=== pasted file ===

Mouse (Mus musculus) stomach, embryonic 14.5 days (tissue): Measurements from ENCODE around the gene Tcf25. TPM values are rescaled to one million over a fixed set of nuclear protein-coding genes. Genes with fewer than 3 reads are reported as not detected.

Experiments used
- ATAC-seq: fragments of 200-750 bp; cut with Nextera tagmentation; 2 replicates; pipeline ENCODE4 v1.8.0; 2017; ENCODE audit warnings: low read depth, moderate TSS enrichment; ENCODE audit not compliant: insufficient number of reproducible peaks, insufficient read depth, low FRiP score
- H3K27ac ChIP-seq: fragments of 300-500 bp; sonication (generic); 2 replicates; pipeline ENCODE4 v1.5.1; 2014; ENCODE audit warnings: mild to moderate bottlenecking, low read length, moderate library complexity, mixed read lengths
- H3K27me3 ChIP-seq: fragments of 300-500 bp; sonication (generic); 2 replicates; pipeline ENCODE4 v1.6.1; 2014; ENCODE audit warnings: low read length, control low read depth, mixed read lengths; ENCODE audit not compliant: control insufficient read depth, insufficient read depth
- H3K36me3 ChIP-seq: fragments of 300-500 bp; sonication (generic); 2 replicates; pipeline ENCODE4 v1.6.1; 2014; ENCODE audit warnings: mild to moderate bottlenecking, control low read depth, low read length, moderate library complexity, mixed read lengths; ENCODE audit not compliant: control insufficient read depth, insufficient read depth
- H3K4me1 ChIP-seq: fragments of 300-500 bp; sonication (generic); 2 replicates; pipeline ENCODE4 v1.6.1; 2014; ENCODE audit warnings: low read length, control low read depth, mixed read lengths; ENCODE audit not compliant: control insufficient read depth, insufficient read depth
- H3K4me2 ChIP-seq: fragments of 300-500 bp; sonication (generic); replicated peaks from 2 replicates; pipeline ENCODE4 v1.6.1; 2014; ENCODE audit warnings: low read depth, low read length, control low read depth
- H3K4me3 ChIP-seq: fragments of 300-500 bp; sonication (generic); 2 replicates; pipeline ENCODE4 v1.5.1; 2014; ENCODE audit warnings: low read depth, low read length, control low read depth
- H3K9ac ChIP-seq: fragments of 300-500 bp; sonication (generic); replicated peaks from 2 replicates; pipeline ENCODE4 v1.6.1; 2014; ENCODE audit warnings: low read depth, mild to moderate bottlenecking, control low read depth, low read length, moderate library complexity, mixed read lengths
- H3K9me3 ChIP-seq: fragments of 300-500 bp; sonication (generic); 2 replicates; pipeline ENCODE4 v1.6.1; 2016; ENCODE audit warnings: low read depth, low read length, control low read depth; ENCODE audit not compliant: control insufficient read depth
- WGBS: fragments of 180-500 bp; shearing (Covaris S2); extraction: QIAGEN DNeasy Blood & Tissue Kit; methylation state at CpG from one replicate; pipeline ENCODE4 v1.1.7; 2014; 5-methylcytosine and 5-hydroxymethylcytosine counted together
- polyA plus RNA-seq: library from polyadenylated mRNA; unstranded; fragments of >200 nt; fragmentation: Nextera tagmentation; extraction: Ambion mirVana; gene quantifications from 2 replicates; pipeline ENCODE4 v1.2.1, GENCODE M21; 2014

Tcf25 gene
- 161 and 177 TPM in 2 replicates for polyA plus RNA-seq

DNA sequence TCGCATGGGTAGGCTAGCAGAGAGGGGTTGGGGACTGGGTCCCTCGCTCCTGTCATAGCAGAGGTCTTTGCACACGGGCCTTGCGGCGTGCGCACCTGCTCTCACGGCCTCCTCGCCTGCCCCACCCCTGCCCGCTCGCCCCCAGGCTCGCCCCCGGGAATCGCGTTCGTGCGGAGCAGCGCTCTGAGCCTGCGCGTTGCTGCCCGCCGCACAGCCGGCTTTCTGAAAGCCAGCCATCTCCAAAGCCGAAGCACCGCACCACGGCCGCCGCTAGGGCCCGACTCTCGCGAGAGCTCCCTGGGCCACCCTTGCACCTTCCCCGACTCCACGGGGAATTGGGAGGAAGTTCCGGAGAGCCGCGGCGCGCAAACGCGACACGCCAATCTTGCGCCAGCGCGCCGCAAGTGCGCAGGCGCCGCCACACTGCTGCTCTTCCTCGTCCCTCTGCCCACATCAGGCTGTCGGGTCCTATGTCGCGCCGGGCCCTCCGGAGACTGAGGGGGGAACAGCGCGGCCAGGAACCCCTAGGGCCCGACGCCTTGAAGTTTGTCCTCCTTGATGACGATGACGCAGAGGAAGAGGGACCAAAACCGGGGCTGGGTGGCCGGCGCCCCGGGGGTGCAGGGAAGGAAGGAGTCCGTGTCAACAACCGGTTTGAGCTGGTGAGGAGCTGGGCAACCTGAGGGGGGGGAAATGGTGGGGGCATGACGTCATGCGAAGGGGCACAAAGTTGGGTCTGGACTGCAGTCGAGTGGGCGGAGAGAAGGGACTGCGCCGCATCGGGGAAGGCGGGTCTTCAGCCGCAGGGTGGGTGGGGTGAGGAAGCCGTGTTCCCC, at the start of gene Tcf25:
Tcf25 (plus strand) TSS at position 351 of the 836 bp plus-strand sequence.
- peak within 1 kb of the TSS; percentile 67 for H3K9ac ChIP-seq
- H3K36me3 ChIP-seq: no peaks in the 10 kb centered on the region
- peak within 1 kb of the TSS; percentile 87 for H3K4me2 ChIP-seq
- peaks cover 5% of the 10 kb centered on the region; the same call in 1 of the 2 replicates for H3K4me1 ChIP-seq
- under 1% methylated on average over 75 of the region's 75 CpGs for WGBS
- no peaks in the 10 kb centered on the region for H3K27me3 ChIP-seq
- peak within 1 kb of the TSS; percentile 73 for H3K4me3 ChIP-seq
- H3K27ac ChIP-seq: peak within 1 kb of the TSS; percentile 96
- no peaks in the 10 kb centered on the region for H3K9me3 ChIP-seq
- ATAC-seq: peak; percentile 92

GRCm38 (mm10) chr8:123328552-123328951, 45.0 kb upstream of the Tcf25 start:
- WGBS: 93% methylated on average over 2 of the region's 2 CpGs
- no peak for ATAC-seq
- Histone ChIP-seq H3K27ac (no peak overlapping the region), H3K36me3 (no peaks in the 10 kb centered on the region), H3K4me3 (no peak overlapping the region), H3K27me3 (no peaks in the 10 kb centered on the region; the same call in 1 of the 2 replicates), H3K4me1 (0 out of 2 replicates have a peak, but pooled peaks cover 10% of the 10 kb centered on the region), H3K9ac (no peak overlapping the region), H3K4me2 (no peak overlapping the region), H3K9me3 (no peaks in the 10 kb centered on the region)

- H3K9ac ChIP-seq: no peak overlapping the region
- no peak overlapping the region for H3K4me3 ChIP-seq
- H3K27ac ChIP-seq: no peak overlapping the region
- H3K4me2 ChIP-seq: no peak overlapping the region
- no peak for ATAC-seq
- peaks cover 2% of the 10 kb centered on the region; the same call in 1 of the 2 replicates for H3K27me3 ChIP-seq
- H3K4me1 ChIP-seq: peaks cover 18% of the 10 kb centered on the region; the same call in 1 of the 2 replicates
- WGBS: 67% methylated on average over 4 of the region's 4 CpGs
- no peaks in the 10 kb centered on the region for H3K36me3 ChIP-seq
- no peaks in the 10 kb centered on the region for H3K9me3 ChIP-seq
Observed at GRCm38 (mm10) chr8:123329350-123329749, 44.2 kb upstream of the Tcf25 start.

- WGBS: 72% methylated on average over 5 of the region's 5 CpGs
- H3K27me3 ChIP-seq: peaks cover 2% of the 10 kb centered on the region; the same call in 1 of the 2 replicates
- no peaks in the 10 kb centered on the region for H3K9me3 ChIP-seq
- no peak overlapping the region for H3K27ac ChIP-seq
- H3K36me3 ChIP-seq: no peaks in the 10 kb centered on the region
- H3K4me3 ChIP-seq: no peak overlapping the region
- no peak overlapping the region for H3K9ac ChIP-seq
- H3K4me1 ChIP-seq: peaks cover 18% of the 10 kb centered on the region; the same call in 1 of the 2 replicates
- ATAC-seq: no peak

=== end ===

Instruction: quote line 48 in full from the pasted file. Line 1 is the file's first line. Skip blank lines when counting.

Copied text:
- H3K4me3 ChIP-seq: no peak overlapping the region